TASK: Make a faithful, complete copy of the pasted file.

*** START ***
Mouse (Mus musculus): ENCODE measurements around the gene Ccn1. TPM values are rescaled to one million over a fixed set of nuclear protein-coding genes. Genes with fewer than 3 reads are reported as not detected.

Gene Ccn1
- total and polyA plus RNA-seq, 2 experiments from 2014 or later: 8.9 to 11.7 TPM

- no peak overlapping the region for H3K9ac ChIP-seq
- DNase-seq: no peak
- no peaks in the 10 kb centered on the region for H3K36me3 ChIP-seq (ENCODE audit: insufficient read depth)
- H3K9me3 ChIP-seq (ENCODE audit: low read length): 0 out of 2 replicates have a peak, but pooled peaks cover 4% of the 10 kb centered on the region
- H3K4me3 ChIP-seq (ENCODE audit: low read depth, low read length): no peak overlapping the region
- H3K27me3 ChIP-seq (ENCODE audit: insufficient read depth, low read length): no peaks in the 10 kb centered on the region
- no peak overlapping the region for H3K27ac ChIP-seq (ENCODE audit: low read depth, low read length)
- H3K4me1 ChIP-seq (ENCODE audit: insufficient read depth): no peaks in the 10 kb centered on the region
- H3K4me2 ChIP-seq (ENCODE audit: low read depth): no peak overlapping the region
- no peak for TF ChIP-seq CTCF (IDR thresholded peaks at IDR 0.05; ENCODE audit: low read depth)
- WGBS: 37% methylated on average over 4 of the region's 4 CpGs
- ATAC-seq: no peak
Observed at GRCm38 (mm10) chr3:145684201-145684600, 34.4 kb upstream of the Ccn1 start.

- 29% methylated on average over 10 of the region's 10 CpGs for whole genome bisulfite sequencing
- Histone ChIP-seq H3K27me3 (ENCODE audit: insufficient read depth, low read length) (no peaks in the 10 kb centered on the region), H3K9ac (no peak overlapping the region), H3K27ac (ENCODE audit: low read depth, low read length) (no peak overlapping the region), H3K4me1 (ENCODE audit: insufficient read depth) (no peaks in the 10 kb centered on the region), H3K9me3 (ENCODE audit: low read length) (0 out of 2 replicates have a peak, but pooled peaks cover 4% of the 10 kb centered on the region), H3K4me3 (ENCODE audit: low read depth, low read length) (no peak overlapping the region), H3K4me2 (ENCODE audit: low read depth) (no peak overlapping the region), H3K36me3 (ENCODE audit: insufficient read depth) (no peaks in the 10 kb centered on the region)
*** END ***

Mouse (Mus musculus): ENCODE measurements around the gene Ccn1. TPM values are rescaled to one million over a fixed set of nuclear protein-coding genes. Genes with fewer than 3 reads are reported as not detected.

Gene Ccn1
- total and polyA plus RNA-seq, 2 experiments from 2014 or later: 8.9 to 11.7 TPM

- no peak overlapping the region for H3K9ac ChIP-seq
- DNase-seq: no peak
- no peaks in the 10 kb centered on the region for H3K36me3 ChIP-seq (ENCODE audit: insufficient read depth)
- H3K9me3 ChIP-seq (ENCODE audit: low read length): 0 out of 2 replicates have a peak, but pooled peaks cover 4% of the 10 kb centered on the region
- H3K4me3 ChIP-seq (ENCODE audit: low read depth, low read length): no peak overlapping the region
- H3K27me3 ChIP-seq (ENCODE audit: insufficient read depth, low read length): no peaks in the 10 kb centered on the region
- no peak overlapping the region for H3K27ac ChIP-seq (ENCODE audit: low read depth, low read length)
- H3K4me1 ChIP-seq (ENCODE audit: insufficient read depth): no peaks in the 10 kb centered on the region
- H3K4me2 ChIP-seq (ENCODE audit: low read depth): no peak overlapping the region
- no peak for TF ChIP-seq CTCF (IDR thresholded peaks at IDR 0.05; ENCODE audit: low read depth)
- WGBS: 37% methylated on average over 4 of the region's 4 CpGs
- ATAC-seq: no peak
Observed at GRCm38 (mm10) chr3:145684201-145684600, 34.4 kb upstream of the Ccn1 start.

- 29% methylated on average over 10 of the region's 10 CpGs for whole genome bisulfite sequencing
- Histone ChIP-seq H3K27me3 (ENCODE audit: insufficient read depth, low read length) (no peaks in the 10 kb centered on the region), H3K9ac (no peak overlapping the region), H3K27ac (ENCODE audit: low read depth, low read length) (no peak overlapping the region), H3K4me1 (ENCODE audit: insufficient read depth) (no peaks in the 10 kb centered on the region), H3K9me3 (ENCODE audit: low read length) (0 out of 2 replicates have a peak, but pooled peaks cover 4% of the 10 kb centered on the region), H3K4me3 (ENCODE audit: low read depth, low read length) (no peak overlapping the region), H3K4me2 (ENCODE audit: low read depth) (no peak overlapping the region), H3K36me3 (ENCODE audit: insufficient read depth) (no peaks in the 10 kb centered on the region)